Against this backdrop, it may seem that the position of the law on the Code’s non-obstante clause is more or less settled. However, certain issues remain and will have to be adjudicated by the courts.
Code and Prevention of Money Laundering Act, 2002
Given that (i) the Prevention of Money Laundering Act, 2002 (“PMLA”) protects bona fide purchasers from money laundering offences relating to the purchased assets, and (ii) the judicial precedents that third party bidders, acquiring companies for the purposes of rehabilitation, need to be shielded from “needless criminal prosecution”, it would appear that assets acquired under the aegis of the Code would not be attached by the Directorate of Enforcement (“ED”) under the PMLA. However, in the absence of definitive jurisprudence on interplay of the Code and the PMLA, pursuant to an acquisition of a corporate debtor, ED sought to attach the assets of Bhushan Power and Steel Limited (“BPSL”) after the approval of resolution plan submitted by JSW Steel Limited (“JSW”) for BPSL by the NCLT, Principal Bench, for alleged bank fraud by BPSL.
Instances such as BPSL precipitated to insertion of Section 32A in the Code, also a non-obstante clause, which provides immunity to corporate debtors and acquirers of assets under the Code from any criminal or asset forfeiture proceedings initiated under law (“Amendment”). The Amendment was subsequently affirmed by the NCLAT in its final judgment whereby the attachment of assets of BPSL by ED was declared invalid.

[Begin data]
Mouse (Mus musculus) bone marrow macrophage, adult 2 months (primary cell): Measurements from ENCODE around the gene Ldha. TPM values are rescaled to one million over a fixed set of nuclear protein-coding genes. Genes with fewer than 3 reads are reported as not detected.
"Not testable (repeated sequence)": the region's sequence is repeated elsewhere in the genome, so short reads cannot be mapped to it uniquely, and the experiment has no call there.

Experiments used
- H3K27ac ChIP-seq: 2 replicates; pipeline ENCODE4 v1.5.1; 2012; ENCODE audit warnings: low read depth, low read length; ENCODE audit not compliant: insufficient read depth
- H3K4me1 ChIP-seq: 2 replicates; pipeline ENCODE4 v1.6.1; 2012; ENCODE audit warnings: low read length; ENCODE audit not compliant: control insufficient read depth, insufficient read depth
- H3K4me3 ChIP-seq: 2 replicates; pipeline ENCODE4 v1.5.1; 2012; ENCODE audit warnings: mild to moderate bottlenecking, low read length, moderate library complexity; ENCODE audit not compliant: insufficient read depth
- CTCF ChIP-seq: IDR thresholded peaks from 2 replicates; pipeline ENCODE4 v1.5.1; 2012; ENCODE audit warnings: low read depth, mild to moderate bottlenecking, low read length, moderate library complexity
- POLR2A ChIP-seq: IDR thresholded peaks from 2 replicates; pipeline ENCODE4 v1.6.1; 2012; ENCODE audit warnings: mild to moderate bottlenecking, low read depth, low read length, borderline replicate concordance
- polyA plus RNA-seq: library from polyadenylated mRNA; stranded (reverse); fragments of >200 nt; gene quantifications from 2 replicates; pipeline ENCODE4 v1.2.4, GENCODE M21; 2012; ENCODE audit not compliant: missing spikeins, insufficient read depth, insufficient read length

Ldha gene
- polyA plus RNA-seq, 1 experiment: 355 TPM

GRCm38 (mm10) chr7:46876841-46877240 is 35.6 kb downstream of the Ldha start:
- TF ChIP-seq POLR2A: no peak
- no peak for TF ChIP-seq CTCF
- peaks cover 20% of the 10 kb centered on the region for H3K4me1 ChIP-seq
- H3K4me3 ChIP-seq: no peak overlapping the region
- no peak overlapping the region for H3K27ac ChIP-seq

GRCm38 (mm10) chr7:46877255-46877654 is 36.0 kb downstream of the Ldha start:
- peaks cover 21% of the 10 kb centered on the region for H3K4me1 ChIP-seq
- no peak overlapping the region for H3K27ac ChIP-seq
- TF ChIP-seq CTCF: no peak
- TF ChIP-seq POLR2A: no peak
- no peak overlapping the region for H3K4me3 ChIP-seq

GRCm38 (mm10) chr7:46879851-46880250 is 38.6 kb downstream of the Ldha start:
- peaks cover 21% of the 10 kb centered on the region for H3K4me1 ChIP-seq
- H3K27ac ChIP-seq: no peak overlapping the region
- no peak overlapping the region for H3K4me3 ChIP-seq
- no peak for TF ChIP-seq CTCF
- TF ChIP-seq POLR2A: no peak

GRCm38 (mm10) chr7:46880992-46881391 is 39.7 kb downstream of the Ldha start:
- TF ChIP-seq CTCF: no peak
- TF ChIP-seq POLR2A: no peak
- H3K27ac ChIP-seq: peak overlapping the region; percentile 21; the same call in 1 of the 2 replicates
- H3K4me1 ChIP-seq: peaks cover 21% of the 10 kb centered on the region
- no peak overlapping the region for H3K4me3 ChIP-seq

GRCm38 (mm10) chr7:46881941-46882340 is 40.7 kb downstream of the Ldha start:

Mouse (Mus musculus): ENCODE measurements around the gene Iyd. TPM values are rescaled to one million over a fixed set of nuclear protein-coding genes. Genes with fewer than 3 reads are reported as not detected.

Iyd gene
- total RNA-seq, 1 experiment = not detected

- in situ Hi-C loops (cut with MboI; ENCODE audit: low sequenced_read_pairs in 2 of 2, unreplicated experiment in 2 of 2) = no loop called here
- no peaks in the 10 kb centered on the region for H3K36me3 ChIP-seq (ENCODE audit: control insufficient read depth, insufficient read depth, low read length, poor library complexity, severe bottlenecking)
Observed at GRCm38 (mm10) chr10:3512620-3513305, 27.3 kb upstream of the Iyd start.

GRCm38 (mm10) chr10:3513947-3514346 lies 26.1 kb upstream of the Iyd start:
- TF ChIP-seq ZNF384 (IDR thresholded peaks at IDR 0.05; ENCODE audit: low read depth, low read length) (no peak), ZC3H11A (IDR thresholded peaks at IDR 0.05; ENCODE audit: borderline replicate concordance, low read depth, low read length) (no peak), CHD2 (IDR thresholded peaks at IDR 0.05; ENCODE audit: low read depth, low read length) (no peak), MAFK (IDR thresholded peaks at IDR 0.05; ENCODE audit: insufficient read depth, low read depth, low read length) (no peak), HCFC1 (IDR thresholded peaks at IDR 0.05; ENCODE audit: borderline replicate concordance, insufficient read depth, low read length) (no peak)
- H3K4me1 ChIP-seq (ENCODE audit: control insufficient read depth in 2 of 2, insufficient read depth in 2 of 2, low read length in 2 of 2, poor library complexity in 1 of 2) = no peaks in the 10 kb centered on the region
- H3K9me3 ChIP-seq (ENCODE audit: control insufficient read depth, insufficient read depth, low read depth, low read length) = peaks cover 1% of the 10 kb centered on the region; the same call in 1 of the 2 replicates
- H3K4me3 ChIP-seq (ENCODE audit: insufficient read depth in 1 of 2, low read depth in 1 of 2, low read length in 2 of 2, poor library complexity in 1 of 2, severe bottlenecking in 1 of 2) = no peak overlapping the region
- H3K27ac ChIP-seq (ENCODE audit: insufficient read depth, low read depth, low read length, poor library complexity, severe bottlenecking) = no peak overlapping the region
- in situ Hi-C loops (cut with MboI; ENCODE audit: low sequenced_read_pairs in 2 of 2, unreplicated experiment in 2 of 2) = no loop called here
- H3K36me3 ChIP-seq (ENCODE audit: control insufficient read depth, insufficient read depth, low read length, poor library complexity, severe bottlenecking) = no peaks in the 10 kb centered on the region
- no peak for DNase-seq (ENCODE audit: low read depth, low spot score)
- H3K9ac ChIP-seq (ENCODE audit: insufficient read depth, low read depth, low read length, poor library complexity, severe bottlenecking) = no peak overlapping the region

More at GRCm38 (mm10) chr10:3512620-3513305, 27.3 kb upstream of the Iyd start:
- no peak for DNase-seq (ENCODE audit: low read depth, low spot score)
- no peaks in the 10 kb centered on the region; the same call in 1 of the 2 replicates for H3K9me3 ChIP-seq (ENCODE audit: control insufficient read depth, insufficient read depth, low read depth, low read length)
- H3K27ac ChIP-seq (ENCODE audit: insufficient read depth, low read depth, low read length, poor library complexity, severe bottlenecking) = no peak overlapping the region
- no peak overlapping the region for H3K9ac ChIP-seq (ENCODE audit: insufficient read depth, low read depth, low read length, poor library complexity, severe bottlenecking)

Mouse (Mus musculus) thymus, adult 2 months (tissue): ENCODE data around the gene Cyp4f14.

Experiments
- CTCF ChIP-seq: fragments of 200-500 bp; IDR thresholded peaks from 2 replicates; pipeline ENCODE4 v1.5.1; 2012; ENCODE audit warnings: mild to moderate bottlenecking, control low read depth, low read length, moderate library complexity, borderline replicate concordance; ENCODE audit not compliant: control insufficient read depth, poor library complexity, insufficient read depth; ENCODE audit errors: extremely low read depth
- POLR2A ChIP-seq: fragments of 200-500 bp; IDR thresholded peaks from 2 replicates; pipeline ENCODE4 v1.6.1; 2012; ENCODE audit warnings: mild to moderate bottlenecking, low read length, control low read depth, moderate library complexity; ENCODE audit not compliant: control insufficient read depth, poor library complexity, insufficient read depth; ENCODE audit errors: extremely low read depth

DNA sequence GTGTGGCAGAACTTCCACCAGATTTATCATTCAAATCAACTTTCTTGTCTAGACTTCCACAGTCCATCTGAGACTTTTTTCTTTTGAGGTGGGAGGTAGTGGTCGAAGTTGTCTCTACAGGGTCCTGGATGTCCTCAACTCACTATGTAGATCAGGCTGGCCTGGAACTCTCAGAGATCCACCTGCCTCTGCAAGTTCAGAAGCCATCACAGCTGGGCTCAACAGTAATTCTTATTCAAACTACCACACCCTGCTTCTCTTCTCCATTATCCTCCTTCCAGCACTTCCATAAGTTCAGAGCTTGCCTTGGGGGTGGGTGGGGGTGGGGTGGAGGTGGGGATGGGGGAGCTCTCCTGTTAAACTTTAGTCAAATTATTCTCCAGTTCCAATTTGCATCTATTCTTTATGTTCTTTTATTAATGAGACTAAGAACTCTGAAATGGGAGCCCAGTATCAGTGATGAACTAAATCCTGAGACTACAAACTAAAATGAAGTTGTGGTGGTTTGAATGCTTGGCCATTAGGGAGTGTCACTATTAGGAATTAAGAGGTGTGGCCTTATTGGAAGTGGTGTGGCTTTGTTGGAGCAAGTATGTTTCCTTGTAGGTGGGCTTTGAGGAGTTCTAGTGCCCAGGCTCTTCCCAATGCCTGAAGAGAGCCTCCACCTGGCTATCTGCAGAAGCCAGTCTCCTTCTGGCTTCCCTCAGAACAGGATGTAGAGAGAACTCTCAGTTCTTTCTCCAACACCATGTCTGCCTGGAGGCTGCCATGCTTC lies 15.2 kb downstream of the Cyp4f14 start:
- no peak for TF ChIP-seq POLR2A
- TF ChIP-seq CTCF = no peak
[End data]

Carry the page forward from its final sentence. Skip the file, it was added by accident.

However, JSW’s resolution plan seems to have hit another roadblock as the NCLAT’s order has been appealed before the Supreme Court. The appeal inter alia has challenged NCLAT’s authority to provide immunity to JSW vide the Amendment.  It is expected that the Supreme Court’s decision may settle the position on overriding powers of the Code vis-à-vis the PMLA. This may be an interesting decision, given that the NCLAT and the Delhi High Court had in the past permitted attachment of assets of an insolvent entity, by ED, during the moratorium on the rationale that the Code and the PMLA do not override each other.
Code and Securities Exchange Board of India
Similarly, another appeal in relation to the powers of the Securities Exchange Board of India (“SEBI”) to attach assets during corporate insolvency resolution process (“CIRP”) is also pending adjudication before the Supreme Court. This pertains to the CIRP of ‘M/s. HBN Dairies & Allied Ltd.’ (“HBN”), wherein prior to the admission of the insolvency application, SEBI had passed an order to attach and sell the assets of HBN. Post the commencement of the CIRP, the NCLAT while reaffirming the decision of the NCLT, held that during the operation of the moratorium, by virtue of the overriding powers of the Code, SEBI was barred from taking any action against the assets of HBN. Subsequently, an appeal was preferred by SEBI against the order of the NCLAT before the Supreme Court. The Supreme Court, during the first hearing of the appeal, in the interest of maintaining the status quo, stayed the order of the NCLT to the extent that SEBI is not required to return the title certificates of the assets of HBN and shall not create any encumbrance on such assets.